|Demetrio J. Aguila, III, MD, FACS
Board Certified Otorhinolaryngologist
Board Certified Plastic Surgeon, with a special interest in Peripheral Nerve Surgery
Fellow American College of Surgeons
About the author: Dr. Aguila is one of the world’s foremost peripheral nerve surgeons and an Active Member of the American Society for Peripheral Nerve. He also specializes in aesthetic and reconstructive nasal, facial, and airway procedures. Dr. Aguila completed his Otolaryngology Residency at the Mount Sinai Medical Center, and his Plastic & Reconstructive Surgery Residency at the Johns Hopkins University Medical Center, and the University of Maryland Medical Center
“My son has floppy ears, and everyone at school picks on him.” It’s a story that I hear often – patients and their parents are distressed about the shape of the external ear, stating that it “sticks out too much.” Fortunately, help is available. Sometimes called “pinning back the ears,” otoplasty is a time-honored procedure that can be done on an outpatient basis – the patient comes in for surgery, goes home the same day. It’s a straight-forward procedure that usually involves an incision on the back of the ear to access the cartilage that is causing the undesired shape. Depending on which part of the ear is affected, sutures in the cartilage or removal of a portion of the cartilage are often required – sometimes both.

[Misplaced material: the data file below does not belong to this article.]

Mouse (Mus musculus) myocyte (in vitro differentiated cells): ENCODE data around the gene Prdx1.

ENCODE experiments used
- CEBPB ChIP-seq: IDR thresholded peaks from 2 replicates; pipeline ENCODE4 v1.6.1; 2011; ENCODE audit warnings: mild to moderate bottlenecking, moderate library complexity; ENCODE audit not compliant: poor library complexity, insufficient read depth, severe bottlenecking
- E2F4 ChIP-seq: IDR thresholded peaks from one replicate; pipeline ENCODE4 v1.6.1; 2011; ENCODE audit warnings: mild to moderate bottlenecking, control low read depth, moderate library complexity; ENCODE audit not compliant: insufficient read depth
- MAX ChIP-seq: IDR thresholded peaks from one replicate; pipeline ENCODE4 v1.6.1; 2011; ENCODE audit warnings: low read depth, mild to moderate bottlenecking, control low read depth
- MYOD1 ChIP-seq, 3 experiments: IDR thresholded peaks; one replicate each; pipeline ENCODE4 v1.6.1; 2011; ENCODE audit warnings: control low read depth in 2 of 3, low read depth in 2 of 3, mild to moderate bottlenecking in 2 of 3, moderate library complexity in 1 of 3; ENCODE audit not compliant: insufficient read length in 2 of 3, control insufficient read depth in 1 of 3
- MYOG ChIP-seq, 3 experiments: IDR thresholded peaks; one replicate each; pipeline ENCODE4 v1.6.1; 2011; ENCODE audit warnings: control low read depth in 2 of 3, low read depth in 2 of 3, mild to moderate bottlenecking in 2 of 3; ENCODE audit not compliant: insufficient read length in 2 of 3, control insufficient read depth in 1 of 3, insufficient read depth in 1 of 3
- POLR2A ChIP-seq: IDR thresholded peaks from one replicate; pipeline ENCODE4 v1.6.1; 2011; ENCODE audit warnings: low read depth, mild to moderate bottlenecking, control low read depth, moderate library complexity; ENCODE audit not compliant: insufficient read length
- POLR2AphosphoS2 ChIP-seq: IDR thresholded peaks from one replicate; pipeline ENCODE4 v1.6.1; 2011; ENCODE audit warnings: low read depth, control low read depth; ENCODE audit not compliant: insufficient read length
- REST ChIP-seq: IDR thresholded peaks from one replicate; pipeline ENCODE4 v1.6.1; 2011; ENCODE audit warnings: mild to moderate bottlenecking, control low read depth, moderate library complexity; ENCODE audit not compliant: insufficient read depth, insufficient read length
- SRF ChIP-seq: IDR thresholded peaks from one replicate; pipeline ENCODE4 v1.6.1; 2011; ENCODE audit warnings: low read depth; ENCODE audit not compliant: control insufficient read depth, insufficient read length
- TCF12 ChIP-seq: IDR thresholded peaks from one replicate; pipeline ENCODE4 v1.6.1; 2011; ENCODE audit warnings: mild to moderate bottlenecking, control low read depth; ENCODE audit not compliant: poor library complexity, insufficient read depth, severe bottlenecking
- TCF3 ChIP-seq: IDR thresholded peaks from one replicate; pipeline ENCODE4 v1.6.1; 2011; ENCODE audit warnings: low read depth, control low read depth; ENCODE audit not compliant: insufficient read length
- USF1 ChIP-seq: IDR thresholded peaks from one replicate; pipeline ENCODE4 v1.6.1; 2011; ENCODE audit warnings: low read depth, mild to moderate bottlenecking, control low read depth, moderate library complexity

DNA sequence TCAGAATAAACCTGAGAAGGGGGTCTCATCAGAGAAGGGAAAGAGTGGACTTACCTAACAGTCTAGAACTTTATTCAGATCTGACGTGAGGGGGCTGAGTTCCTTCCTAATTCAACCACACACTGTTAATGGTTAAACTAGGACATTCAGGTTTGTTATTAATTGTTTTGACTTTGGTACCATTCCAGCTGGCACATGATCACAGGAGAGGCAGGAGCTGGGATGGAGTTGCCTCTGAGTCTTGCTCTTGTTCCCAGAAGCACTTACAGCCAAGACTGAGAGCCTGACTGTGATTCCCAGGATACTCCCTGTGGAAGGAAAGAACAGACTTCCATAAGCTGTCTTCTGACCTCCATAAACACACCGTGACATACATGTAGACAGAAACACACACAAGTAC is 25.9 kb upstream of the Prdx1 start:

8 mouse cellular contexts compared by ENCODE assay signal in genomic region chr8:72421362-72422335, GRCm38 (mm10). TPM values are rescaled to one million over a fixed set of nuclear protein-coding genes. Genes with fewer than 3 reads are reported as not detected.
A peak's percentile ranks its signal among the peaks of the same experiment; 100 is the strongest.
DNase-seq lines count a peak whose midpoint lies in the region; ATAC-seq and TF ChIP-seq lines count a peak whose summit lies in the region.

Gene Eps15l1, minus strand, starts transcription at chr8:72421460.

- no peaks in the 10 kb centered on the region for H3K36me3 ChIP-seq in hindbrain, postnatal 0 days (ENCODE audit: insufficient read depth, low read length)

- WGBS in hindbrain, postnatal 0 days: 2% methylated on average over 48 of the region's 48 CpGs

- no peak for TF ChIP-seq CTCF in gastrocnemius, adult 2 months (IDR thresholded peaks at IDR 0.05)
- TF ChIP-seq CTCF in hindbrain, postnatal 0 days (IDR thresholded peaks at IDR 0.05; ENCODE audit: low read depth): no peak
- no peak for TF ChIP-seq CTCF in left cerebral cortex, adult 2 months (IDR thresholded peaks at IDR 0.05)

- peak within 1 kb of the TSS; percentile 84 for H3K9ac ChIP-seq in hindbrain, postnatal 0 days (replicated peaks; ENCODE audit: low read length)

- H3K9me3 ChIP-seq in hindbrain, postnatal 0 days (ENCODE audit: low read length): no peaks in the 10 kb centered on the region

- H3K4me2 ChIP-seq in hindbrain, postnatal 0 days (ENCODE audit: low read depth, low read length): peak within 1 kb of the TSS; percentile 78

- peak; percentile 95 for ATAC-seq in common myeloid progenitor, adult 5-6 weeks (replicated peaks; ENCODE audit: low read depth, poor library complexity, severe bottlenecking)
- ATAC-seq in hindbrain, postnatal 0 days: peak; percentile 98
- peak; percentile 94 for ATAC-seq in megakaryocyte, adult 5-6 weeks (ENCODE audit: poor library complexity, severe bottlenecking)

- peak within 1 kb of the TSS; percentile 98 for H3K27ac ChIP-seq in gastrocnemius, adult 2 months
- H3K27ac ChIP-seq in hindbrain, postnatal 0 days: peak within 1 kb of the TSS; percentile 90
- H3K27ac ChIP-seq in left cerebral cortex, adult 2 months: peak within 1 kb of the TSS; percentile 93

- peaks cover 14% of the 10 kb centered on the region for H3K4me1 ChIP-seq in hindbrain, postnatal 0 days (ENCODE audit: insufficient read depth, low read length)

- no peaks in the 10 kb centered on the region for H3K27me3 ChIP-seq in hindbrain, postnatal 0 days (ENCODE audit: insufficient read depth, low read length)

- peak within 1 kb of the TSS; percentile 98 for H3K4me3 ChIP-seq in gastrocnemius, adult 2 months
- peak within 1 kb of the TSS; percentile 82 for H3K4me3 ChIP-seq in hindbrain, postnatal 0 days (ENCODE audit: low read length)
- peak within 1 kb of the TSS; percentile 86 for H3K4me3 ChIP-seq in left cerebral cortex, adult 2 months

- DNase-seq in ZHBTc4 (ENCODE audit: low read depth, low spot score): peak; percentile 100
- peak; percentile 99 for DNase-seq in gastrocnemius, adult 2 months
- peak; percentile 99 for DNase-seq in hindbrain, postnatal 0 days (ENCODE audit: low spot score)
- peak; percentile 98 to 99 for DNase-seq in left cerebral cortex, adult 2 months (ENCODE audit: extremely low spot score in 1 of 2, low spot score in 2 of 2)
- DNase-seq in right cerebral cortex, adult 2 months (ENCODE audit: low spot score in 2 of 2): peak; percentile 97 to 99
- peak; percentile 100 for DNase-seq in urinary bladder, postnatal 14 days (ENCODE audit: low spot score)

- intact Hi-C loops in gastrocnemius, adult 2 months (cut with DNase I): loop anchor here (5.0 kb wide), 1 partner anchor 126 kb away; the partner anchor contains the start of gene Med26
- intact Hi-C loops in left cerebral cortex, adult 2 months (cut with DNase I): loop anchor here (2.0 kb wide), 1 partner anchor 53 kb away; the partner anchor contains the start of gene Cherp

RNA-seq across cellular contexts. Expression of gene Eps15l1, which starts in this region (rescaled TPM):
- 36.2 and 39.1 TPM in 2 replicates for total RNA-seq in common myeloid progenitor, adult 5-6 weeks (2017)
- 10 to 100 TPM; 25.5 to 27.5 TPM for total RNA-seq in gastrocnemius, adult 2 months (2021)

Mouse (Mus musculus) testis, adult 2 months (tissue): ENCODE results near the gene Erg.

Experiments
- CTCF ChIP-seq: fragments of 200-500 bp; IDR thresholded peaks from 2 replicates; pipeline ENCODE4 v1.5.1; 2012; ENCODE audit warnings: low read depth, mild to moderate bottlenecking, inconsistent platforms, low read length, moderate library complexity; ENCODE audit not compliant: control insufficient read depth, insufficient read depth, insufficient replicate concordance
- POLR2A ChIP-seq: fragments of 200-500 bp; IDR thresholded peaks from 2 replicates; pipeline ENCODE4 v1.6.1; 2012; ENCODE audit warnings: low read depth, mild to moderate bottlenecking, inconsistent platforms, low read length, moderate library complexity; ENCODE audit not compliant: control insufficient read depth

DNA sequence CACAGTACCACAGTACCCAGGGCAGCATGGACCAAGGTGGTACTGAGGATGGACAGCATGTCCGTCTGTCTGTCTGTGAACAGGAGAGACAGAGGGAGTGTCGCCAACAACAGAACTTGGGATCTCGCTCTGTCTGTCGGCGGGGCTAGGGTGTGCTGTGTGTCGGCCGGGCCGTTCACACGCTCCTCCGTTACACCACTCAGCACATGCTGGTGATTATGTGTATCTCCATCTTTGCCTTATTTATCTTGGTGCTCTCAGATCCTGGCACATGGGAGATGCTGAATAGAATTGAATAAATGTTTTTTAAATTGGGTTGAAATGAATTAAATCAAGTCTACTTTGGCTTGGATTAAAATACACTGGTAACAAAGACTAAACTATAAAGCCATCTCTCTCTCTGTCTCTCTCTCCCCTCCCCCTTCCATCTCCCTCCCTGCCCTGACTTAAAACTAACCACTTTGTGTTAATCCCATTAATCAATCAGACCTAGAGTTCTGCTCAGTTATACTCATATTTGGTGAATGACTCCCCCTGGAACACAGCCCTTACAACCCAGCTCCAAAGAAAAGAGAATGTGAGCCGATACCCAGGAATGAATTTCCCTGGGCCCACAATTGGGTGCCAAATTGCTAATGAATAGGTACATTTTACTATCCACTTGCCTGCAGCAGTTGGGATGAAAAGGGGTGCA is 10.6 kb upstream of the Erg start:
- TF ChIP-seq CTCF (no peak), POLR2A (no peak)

Post-operative care involves wearing a headband around the clock for the first two weeks to help keep the ears in position, and then at night for the next month afterwards. Helmets, headphones, or anything that goes over the ears should be avoided for at least 6 weeks following surgery. The success rate is high, but it should also be understood that patients who engage in contact sports can have recurrences years later due to disruption of the sutures due to trauma.
If you think you or your family member might be a candidate for this procedure, see a board-certified plastic surgeon or board-certified otolaryngologist to find out more.